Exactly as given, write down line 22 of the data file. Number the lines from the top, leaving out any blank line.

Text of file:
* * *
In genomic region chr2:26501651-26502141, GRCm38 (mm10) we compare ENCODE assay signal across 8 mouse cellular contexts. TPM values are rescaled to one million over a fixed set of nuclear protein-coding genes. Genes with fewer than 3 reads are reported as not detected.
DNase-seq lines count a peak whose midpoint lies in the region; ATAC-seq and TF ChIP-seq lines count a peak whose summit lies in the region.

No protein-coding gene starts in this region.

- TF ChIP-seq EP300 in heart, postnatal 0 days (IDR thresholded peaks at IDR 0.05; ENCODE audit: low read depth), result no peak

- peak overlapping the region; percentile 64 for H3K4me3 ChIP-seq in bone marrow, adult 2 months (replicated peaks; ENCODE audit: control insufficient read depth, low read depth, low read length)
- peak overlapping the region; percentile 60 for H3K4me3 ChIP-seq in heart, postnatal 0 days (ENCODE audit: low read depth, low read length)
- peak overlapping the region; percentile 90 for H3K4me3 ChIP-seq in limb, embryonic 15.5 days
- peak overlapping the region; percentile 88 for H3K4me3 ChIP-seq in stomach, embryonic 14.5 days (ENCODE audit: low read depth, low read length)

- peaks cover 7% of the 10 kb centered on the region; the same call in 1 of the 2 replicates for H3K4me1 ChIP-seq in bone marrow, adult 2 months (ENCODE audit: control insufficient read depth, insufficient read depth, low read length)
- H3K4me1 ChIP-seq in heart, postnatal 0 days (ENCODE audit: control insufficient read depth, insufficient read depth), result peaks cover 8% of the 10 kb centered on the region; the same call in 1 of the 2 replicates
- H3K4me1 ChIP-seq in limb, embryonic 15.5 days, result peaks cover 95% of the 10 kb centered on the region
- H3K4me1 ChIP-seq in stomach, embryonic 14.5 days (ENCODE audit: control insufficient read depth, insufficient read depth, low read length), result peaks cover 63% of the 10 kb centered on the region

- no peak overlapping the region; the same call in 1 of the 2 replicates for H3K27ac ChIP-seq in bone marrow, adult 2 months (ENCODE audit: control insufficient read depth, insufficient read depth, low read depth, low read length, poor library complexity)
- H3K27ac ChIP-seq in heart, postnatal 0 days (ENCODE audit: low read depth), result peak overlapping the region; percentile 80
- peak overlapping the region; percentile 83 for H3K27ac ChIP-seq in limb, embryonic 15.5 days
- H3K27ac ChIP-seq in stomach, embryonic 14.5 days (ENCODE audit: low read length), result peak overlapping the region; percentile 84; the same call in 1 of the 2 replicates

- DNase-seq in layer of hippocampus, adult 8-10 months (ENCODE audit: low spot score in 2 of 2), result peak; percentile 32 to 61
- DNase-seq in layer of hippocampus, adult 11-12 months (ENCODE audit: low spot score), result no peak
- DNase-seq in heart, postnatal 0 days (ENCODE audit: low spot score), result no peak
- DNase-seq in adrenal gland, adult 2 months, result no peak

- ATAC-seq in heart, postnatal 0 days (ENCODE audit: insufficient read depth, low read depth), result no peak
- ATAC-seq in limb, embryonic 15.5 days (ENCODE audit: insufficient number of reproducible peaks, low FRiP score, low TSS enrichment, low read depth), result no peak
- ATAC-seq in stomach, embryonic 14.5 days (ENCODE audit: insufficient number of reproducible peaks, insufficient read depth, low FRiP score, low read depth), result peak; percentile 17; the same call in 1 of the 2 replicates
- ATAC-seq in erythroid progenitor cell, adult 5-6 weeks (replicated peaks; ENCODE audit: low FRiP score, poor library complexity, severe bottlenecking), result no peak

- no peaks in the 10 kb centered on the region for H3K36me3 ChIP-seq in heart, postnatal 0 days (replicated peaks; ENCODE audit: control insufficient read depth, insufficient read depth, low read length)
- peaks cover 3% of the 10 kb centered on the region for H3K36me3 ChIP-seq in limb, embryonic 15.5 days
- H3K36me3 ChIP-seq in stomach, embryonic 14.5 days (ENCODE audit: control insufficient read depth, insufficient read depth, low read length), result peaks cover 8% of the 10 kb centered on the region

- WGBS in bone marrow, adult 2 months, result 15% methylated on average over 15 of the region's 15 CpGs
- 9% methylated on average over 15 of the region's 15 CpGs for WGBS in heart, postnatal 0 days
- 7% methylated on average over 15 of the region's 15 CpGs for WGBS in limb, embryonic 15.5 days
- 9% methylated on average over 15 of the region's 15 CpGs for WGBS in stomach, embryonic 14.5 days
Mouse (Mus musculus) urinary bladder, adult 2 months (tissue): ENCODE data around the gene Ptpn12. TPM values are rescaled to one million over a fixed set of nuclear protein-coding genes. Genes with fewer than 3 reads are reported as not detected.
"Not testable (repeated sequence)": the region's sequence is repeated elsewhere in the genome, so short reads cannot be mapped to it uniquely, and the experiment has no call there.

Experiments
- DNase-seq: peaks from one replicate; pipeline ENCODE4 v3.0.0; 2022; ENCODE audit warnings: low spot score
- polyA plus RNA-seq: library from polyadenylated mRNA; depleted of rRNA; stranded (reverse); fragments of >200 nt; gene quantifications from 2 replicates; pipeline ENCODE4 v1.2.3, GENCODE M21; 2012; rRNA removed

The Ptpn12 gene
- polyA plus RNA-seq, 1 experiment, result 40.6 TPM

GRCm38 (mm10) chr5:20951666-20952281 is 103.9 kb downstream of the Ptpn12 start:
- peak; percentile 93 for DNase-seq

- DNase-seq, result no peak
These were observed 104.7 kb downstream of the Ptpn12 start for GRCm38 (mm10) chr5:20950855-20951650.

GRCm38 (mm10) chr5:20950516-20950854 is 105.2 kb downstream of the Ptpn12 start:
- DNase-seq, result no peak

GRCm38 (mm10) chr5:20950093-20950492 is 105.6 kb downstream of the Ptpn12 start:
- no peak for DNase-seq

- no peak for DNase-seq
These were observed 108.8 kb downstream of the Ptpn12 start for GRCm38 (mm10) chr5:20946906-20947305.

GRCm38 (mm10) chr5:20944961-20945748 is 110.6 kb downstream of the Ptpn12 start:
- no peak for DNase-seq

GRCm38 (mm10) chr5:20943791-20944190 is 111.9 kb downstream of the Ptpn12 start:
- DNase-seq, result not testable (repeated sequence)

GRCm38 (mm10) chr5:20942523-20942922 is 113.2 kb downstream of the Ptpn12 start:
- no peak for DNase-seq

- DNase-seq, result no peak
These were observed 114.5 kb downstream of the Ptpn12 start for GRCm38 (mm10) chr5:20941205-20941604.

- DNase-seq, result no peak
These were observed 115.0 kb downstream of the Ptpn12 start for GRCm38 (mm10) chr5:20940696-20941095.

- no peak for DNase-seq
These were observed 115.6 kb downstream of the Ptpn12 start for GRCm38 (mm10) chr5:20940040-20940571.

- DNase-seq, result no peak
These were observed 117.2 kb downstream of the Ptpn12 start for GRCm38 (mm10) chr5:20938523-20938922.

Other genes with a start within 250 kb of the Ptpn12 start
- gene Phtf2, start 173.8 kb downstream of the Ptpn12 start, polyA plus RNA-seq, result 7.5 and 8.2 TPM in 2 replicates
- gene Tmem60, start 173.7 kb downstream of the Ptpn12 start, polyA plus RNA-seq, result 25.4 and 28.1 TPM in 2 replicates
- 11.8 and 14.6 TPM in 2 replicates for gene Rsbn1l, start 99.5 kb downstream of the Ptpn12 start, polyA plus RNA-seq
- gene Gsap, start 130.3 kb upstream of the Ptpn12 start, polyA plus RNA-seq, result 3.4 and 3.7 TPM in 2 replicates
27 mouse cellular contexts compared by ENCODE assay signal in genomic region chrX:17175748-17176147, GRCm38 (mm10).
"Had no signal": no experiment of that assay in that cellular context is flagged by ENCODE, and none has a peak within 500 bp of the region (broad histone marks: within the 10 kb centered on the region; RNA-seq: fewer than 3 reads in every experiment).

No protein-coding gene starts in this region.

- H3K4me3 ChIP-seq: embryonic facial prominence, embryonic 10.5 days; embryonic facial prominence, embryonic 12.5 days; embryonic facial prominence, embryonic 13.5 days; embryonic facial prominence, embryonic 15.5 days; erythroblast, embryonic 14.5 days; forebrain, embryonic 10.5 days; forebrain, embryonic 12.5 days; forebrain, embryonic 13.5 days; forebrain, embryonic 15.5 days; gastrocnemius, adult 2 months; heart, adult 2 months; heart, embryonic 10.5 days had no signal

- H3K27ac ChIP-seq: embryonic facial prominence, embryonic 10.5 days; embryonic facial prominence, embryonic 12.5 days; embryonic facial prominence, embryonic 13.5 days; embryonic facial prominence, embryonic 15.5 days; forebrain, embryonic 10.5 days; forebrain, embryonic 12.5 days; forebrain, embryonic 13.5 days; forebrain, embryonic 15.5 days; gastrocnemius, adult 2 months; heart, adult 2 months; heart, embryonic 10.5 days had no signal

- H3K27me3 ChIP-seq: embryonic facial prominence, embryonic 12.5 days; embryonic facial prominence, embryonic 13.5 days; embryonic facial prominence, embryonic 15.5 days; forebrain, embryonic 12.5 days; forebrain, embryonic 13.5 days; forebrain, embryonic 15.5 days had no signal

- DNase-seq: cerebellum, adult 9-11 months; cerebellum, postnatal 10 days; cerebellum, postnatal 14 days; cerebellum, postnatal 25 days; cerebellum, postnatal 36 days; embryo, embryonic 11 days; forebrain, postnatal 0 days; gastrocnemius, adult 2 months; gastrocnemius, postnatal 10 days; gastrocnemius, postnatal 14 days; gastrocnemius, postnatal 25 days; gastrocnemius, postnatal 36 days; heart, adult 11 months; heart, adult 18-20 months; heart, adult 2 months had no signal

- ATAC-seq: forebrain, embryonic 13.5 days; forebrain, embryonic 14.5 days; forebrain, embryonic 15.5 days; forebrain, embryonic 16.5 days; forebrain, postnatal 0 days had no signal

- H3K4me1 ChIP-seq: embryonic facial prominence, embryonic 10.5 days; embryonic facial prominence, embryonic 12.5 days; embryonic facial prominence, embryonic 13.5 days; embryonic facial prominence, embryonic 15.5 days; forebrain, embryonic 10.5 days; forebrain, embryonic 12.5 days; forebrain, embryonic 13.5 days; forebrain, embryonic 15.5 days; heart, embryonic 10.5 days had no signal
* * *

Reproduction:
- ATAC-seq in limb, embryonic 15.5 days (ENCODE audit: insufficient number of reproducible peaks, low FRiP score, low TSS enrichment, low read depth), result no peak